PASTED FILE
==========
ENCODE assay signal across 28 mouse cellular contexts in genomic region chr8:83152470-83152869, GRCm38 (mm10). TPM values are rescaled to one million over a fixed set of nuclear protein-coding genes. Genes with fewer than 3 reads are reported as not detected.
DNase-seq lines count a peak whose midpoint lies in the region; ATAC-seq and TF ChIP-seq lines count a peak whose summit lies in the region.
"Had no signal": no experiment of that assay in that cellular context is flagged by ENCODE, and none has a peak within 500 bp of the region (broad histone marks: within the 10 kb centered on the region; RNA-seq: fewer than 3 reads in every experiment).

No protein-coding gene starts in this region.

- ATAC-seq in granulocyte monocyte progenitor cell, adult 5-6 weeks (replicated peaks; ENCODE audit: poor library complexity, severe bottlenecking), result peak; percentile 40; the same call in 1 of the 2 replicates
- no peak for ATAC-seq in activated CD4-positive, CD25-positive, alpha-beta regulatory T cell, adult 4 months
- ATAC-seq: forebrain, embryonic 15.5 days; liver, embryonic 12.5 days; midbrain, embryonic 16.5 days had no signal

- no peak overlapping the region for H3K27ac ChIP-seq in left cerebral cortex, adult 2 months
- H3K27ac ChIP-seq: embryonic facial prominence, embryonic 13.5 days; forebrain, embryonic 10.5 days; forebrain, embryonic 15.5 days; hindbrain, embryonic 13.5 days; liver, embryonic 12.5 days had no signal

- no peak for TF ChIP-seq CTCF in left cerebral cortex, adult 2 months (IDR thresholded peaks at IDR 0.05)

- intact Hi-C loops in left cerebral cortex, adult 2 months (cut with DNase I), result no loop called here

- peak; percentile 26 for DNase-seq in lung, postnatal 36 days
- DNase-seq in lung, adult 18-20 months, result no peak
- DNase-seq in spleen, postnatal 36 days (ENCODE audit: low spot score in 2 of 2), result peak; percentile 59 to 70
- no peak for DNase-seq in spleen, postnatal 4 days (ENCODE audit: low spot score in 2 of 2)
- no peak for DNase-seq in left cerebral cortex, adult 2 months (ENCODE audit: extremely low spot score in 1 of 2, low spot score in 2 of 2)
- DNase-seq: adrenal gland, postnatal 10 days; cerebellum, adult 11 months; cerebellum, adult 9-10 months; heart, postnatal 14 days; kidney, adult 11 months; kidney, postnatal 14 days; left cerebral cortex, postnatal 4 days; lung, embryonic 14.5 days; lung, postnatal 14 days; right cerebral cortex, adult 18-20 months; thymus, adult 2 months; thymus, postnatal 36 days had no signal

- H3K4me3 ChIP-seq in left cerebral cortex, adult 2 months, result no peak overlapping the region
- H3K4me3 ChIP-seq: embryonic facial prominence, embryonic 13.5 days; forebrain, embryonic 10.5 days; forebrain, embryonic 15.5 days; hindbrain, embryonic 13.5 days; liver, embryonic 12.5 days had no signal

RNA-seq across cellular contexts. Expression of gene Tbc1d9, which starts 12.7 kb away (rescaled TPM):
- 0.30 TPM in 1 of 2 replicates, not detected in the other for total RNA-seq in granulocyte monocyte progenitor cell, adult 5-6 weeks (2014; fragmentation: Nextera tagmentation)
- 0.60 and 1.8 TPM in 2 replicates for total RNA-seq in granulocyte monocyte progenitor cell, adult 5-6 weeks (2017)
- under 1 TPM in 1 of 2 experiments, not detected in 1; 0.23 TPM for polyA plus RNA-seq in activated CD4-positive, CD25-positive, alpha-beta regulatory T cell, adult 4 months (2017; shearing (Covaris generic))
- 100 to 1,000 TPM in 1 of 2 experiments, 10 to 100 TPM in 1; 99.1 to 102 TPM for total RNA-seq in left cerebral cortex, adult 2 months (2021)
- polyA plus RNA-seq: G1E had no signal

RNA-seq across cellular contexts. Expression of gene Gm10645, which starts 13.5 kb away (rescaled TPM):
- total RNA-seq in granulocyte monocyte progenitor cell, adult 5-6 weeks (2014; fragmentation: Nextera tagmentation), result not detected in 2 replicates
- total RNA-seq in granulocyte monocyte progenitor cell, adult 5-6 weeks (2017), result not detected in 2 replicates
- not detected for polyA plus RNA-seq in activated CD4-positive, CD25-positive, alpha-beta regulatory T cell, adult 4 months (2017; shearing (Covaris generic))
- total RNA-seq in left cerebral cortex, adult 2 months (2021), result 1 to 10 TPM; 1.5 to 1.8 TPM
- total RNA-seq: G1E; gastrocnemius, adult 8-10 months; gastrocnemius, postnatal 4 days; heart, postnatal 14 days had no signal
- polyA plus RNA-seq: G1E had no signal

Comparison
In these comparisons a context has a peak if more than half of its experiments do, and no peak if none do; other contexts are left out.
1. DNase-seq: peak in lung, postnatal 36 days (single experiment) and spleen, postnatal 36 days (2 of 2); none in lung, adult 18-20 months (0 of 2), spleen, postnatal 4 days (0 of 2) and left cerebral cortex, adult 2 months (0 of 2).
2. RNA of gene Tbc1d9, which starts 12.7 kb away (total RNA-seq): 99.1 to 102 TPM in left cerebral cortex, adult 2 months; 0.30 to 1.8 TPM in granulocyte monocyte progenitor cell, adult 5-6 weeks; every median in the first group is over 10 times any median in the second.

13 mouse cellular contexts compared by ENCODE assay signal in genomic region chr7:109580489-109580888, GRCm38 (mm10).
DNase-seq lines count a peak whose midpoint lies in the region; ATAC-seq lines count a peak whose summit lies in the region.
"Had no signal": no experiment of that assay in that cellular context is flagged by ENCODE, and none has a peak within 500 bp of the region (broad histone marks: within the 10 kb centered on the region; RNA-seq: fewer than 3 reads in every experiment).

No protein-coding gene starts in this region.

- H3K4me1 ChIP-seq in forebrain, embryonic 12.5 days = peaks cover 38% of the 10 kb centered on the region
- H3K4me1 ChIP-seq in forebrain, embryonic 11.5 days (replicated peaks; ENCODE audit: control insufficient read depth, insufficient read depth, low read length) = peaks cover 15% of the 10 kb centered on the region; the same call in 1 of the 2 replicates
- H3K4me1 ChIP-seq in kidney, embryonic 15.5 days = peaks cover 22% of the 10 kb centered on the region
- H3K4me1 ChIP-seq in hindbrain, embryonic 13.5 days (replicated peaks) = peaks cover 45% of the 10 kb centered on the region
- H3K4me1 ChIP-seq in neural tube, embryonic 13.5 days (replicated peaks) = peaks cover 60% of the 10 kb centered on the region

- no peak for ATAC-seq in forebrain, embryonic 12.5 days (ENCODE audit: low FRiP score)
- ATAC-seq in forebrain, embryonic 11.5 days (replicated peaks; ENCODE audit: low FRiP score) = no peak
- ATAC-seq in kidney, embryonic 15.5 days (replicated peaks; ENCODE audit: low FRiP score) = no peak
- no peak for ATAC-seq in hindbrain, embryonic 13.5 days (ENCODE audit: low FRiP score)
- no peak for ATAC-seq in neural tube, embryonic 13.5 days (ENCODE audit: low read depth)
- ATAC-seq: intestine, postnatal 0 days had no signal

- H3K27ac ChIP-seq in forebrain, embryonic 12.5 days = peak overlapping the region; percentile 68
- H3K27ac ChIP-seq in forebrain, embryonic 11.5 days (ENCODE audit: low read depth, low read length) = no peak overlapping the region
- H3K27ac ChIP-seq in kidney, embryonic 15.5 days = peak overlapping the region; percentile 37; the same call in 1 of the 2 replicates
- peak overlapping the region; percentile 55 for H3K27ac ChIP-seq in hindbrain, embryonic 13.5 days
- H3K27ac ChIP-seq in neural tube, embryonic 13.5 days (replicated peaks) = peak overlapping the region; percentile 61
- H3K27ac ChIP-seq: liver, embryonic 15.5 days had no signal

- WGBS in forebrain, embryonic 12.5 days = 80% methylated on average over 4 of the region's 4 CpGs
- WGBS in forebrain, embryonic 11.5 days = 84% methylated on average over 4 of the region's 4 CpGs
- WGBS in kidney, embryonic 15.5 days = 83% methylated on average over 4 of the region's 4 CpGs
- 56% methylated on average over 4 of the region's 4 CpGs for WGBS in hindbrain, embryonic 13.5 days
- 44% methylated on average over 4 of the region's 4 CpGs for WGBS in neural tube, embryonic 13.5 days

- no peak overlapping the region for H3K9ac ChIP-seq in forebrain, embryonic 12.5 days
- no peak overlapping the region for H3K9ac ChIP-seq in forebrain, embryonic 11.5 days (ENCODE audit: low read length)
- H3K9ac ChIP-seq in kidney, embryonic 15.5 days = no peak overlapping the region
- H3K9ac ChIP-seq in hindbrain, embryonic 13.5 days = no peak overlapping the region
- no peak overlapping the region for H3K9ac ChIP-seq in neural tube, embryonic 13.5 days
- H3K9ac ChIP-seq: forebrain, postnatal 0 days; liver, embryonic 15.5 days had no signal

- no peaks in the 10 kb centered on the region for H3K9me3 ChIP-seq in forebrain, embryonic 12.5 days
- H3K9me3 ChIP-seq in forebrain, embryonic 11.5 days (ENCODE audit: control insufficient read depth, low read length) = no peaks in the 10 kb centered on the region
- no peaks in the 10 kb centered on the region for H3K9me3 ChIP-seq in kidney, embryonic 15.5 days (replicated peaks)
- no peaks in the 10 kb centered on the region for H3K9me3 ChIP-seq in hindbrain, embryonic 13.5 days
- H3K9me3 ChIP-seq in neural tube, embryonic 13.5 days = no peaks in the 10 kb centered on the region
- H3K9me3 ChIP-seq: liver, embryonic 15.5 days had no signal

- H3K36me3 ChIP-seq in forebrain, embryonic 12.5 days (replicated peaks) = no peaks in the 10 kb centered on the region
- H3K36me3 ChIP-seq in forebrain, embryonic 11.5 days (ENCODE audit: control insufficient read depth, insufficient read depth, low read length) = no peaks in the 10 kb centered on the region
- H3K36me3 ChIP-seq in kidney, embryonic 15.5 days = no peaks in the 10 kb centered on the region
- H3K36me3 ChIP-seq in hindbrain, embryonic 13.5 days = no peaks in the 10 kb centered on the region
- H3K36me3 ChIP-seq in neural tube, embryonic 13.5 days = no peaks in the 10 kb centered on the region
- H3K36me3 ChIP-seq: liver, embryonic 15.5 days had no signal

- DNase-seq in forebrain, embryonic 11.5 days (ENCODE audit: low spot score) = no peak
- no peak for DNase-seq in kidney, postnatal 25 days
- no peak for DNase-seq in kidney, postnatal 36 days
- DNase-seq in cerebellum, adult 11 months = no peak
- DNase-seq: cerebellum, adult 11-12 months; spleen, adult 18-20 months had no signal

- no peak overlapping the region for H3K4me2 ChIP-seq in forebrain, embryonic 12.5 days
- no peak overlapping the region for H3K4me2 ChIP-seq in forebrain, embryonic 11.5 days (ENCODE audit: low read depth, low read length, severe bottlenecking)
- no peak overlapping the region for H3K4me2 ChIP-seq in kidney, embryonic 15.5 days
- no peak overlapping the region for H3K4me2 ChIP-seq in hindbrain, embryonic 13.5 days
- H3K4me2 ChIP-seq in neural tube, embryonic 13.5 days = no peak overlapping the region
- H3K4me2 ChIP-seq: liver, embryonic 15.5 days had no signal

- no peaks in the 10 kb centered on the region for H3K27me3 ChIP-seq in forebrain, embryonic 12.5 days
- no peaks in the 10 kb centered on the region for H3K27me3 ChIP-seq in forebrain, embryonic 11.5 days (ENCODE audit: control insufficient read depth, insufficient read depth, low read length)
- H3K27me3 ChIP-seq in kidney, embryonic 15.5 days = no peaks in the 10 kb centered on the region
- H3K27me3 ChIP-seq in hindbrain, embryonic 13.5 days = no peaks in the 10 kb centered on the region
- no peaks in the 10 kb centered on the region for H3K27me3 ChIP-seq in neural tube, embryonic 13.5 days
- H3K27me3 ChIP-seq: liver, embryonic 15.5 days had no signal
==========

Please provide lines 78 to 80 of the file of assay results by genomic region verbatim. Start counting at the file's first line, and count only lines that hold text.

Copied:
- H3K36me3 ChIP-seq in hindbrain, embryonic 13.5 days = no peaks in the 10 kb centered on the region
- H3K36me3 ChIP-seq in neural tube, embryonic 13.5 days = no peaks in the 10 kb centered on the region
- H3K36me3 ChIP-seq: liver, embryonic 15.5 days had no signal